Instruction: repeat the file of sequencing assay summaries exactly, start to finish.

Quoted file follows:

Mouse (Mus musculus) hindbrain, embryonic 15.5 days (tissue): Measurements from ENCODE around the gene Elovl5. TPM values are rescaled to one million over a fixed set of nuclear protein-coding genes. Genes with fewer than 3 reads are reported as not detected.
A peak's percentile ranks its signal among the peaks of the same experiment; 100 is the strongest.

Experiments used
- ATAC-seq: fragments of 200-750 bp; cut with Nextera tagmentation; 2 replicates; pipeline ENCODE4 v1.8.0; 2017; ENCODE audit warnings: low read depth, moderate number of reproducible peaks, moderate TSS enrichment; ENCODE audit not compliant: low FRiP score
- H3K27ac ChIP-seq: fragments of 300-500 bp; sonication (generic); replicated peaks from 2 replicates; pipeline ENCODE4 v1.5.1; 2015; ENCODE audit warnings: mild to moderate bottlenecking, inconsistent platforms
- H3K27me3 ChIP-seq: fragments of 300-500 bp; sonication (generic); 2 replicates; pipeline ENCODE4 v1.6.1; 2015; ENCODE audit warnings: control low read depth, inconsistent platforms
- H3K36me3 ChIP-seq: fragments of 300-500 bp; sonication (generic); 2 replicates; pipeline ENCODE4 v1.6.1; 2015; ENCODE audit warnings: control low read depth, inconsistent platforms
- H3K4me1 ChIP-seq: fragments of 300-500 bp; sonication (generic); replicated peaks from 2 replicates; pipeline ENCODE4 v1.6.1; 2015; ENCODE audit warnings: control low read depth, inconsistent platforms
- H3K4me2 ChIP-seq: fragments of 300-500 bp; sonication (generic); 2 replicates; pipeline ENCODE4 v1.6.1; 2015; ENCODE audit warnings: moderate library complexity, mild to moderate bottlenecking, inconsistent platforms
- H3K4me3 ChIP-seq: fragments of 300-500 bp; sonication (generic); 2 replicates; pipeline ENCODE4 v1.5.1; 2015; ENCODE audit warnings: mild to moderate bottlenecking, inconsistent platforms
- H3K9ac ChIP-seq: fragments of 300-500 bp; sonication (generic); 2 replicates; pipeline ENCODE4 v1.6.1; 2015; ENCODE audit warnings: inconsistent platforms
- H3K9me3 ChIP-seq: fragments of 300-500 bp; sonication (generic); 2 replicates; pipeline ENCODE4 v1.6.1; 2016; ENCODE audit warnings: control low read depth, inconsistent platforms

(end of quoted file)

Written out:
Mouse (Mus musculus) hindbrain, embryonic 15.5 days (tissue): Measurements from ENCODE around the gene Elovl5. TPM values are rescaled to one million over a fixed set of nuclear protein-coding genes. Genes with fewer than 3 reads are reported as not detected.
A peak's percentile ranks its signal among the peaks of the same experiment; 100 is the strongest.

Experiments used
- ATAC-seq: fragments of 200-750 bp; cut with Nextera tagmentation; 2 replicates; pipeline ENCODE4 v1.8.0; 2017; ENCODE audit warnings: low read depth, moderate number of reproducible peaks, moderate TSS enrichment; ENCODE audit not compliant: low FRiP score
- H3K27ac ChIP-seq: fragments of 300-500 bp; sonication (generic); replicated peaks from 2 replicates; pipeline ENCODE4 v1.5.1; 2015; ENCODE audit warnings: mild to moderate bottlenecking, inconsistent platforms
- H3K27me3 ChIP-seq: fragments of 300-500 bp; sonication (generic); 2 replicates; pipeline ENCODE4 v1.6.1; 2015; ENCODE audit warnings: control low read depth, inconsistent platforms
- H3K36me3 ChIP-seq: fragments of 300-500 bp; sonication (generic); 2 replicates; pipeline ENCODE4 v1.6.1; 2015; ENCODE audit warnings: control low read depth, inconsistent platforms
- H3K4me1 ChIP-seq: fragments of 300-500 bp; sonication (generic); replicated peaks from 2 replicates; pipeline ENCODE4 v1.6.1; 2015; ENCODE audit warnings: control low read depth, inconsistent platforms
- H3K4me2 ChIP-seq: fragments of 300-500 bp; sonication (generic); 2 replicates; pipeline ENCODE4 v1.6.1; 2015; ENCODE audit warnings: moderate library complexity, mild to moderate bottlenecking, inconsistent platforms
- H3K4me3 ChIP-seq: fragments of 300-500 bp; sonication (generic); 2 replicates; pipeline ENCODE4 v1.5.1; 2015; ENCODE audit warnings: mild to moderate bottlenecking, inconsistent platforms
- H3K9ac ChIP-seq: fragments of 300-500 bp; sonication (generic); 2 replicates; pipeline ENCODE4 v1.6.1; 2015; ENCODE audit warnings: inconsistent platforms
- H3K9me3 ChIP-seq: fragments of 300-500 bp; sonication (generic); 2 replicates; pipeline ENCODE4 v1.6.1; 2016; ENCODE audit warnings: control low read depth, inconsistent platforms